France benefits from comparative edge in the Gulf region
London - France has been making waves in the Middle East, attracting praise from Sunni Arab leaders for its strong stances on a number of foreign policy issues, stances that often appear at odds with those of the United States.
France’s reputation for independence appears to be paying dividends: in May French President François Hollande became the first Western president to be a “guest of honour” at a summit of the Gulf Cooperation Council (GCC), prompting speculation that France could be staking a claim as a reliable alternative to the United States in a region whose monarchs are increasingly rattled by US policy towards Iran.
Although French policy in the region is perceived as being different from that of the United States, serious questions remain as to whether this perception is based on genuine disagreement or astute public relations.
Hollande’s treatment at the GCC summit in Riyadh stands out all the more starkly in light of Saudi King Salman bin Abdul-Aziz Al Saud’s absence from the Camp David talks in the United States, which convened the following week. The talks were called largely to alleviate Saudi fears of an imminent deal over Iran’s nuclear programme and Salman’s failure to attend was interpreted as a snub to the Obama administration.
As US officials were announcing the Camp David talks, Hollande was concluding a deal to supply Qatar with 24 Rafael fighter jets, said to be worth an estimated $7 billion. The deal was the latest in a series of lucrative contracts to be concluded by France. Beaming at the cameras, Hollande emphasised that France “is seen as a reliable country, one that partner countries can trust”.
In the context of Gulf unease at US eagerness to conclude a deal with Iran over its nuclear programme, the implication that America is an unreliable partner was lost on nobody.
France has undoubtedly been rewarded for its tough stance on Iran and Syria with Gulf largesse but analysts remain at odds over just how distinct French policy is.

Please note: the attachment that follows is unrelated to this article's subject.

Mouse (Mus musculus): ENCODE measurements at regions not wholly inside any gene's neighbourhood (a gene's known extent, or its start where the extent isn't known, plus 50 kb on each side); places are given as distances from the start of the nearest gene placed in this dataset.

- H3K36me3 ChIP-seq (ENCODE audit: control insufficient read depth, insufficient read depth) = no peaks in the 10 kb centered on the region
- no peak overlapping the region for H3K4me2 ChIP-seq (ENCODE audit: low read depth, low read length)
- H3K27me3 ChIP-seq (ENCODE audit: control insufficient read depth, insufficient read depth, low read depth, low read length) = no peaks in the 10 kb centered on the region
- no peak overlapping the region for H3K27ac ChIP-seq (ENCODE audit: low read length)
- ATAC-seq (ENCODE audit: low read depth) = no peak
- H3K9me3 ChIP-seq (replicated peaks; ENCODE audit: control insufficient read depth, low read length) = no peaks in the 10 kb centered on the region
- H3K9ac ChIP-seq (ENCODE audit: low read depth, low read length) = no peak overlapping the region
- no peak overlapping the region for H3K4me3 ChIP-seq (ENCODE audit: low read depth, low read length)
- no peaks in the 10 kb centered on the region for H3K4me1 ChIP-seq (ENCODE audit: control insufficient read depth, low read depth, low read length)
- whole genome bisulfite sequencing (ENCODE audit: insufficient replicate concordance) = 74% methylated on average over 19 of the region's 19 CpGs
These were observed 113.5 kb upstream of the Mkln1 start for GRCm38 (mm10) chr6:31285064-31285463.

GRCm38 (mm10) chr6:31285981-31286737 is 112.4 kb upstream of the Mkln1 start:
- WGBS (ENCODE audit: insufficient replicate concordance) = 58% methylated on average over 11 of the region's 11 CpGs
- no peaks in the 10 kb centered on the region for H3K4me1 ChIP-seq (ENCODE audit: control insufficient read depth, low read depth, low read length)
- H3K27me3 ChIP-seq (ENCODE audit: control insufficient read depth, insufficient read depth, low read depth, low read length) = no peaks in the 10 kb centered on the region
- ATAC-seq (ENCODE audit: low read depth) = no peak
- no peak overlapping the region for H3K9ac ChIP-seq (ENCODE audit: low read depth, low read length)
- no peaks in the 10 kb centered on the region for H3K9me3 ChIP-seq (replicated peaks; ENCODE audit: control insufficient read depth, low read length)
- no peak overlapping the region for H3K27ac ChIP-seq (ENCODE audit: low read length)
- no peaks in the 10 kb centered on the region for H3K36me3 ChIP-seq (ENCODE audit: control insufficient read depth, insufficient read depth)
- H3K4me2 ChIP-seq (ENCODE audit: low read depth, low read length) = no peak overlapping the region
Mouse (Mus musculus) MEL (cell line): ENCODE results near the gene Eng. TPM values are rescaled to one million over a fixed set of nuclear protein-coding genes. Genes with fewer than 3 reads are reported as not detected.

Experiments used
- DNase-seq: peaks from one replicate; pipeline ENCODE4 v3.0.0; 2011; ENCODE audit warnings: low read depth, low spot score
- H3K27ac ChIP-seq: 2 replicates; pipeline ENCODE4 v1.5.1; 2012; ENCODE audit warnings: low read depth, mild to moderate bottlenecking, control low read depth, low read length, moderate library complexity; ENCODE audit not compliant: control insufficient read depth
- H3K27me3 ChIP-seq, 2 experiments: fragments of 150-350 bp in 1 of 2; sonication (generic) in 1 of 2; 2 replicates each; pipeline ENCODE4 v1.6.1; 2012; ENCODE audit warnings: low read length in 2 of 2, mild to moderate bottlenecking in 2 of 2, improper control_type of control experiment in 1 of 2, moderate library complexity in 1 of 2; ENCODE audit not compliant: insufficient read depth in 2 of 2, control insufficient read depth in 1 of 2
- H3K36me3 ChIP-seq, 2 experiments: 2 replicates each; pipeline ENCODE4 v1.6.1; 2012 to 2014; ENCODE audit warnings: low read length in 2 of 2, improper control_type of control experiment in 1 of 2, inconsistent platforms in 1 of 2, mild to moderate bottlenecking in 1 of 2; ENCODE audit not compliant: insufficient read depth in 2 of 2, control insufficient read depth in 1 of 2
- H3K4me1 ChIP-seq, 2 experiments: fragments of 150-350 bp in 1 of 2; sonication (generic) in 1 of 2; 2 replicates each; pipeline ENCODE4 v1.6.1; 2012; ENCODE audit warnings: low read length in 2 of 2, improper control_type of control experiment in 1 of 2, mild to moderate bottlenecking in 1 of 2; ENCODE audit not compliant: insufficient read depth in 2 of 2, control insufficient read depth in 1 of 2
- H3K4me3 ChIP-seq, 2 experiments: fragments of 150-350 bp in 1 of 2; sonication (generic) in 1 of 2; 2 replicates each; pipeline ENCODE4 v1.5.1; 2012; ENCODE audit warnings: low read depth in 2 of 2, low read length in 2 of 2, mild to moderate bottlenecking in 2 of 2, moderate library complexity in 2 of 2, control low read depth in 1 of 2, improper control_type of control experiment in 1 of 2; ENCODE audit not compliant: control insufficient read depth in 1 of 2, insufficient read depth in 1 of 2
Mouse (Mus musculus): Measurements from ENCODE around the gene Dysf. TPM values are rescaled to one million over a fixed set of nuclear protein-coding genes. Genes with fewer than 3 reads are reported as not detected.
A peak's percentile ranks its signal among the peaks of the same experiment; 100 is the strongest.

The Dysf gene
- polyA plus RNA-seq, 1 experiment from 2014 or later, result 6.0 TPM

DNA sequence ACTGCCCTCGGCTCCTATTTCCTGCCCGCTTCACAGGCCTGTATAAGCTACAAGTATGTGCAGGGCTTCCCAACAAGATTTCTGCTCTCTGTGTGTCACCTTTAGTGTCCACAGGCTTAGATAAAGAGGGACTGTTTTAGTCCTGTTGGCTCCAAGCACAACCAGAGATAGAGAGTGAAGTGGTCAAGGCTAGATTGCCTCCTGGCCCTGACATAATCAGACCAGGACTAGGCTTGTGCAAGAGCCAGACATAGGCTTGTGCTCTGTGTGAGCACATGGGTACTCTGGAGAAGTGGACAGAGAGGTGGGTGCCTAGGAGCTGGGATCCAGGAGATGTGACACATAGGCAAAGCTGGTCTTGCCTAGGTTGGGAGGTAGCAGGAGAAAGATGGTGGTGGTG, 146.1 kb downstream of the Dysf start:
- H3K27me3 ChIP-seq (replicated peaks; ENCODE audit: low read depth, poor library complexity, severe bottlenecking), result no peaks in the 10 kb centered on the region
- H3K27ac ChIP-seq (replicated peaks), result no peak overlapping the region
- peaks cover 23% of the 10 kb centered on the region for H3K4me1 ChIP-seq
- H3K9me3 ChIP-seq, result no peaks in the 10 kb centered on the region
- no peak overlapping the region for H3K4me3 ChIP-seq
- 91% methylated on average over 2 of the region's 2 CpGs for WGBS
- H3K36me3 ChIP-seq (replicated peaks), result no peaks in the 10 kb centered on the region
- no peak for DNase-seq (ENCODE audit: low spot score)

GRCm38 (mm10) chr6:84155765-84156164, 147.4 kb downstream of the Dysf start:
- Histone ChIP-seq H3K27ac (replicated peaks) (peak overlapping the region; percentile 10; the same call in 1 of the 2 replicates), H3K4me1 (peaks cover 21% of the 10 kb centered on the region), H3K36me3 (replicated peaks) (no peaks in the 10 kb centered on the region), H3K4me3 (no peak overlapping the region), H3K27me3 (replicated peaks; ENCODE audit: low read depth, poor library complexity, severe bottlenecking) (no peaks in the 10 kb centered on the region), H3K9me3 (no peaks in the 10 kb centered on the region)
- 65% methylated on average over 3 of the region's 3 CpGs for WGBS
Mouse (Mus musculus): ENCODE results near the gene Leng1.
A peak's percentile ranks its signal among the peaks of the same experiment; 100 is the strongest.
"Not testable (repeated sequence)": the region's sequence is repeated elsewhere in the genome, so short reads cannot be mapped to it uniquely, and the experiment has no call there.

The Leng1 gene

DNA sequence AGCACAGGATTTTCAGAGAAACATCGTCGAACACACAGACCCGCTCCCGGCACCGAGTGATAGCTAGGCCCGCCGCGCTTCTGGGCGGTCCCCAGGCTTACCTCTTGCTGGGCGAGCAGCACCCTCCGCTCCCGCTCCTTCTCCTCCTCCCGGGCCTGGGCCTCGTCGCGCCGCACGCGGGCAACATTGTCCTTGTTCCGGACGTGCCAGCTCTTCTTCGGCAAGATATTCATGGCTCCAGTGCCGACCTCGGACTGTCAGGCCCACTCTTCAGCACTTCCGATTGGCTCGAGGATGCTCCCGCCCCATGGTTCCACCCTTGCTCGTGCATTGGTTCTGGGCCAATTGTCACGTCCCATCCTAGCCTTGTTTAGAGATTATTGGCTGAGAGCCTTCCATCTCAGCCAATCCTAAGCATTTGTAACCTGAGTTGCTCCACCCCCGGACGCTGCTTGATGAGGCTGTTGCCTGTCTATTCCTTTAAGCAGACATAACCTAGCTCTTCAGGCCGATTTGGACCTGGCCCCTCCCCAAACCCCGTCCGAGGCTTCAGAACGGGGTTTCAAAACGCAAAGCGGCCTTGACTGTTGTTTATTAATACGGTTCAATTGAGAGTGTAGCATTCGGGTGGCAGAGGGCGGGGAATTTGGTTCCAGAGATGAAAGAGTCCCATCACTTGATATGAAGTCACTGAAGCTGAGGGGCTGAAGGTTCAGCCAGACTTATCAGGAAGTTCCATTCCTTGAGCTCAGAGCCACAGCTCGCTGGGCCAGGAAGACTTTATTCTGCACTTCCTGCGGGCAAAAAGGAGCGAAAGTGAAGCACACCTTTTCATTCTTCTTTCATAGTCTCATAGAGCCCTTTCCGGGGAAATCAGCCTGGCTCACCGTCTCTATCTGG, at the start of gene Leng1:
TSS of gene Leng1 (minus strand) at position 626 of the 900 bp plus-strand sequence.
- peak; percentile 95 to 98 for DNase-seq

“If France has reservations, it is about the behaviour and body language of the Obama administration, not about the US policy in general,” claims Bruno Tertrais, senior fellow at the Foundation for Strategic Research, a French think-tank, “This administration is widely perceived in Paris as being often hesitant and sometimes ineffective, as being somewhat delusional about what a deal with Iran could bring in terms of regional benefits, and thus too eager for such a deal.”
France nonetheless remains, like the United States, committed to signing a nuclear agreement with Tehran. French reservations about the feasibility of a deal have been largely addressed by the technical rigour of the conditions of the agreement, says Michel Makinsky, a research associate at Institut Prospective & Sécurité en Europe, a Paris think-tank. “The technical negotiations are absolutely extremely well checked, double checked and triple checked. Therefore, if there is an agreement one should be confident in the technical robustness of this.”
Ernest Moniz, the US secretary of energy and a nuclear physicist, is taking part in the technical aspect of the negotiations and is said to have laid the basis for a rigorous regime.
Despite France’s presence in the Gulf and its verbal commitments to supporting the defence of its Gulf allies, many analysts remain sceptical of French willingness or even capacity to ensure the security of GCC states, instead seeing hawkish rhetoric in the context of French commercial policy.
“The hawkish positions I think hide a much different reality, one in which positions are closer with the US. The true reason of this strategic approach is to capitalise on economic potential and the potential of trade and arms deals with the Gulf states,” says Ayham Kamel, director of Middle East and North Africa at the political consultancy Eurasia Group.
“I think behind closed doors a lot of French businesses are looking forward to the removal of sanctions and entry into the Iranian market.”
While remaining crucial strategic partners to the United States, France and the Gulf states, led by Saudi Arabia, are both benefactors from high-profile public relations. France makes clear its role as a serious regional player while the Gulf states signal to the United States their displeasure with US policy and the availability of other options for building international alliances a situation described as “win-win” by Kamel.
The realities of world power, however, mean that France is constrained to operate multilaterally with the United States and Britain in Middle Eastern affairs. Within the overall constraints of US regional policy, France has been assiduous in trying to harden the negotiating stance of the United States in Iranian nuclear negotiations and towards Syrian President Bashar Assad while ultimately recognising that, in the Middle East, it does not have the power to go it alone.
These efforts have not gone unappreciated in a region where many feel the United States is getting its foreign policy horrendously wrong.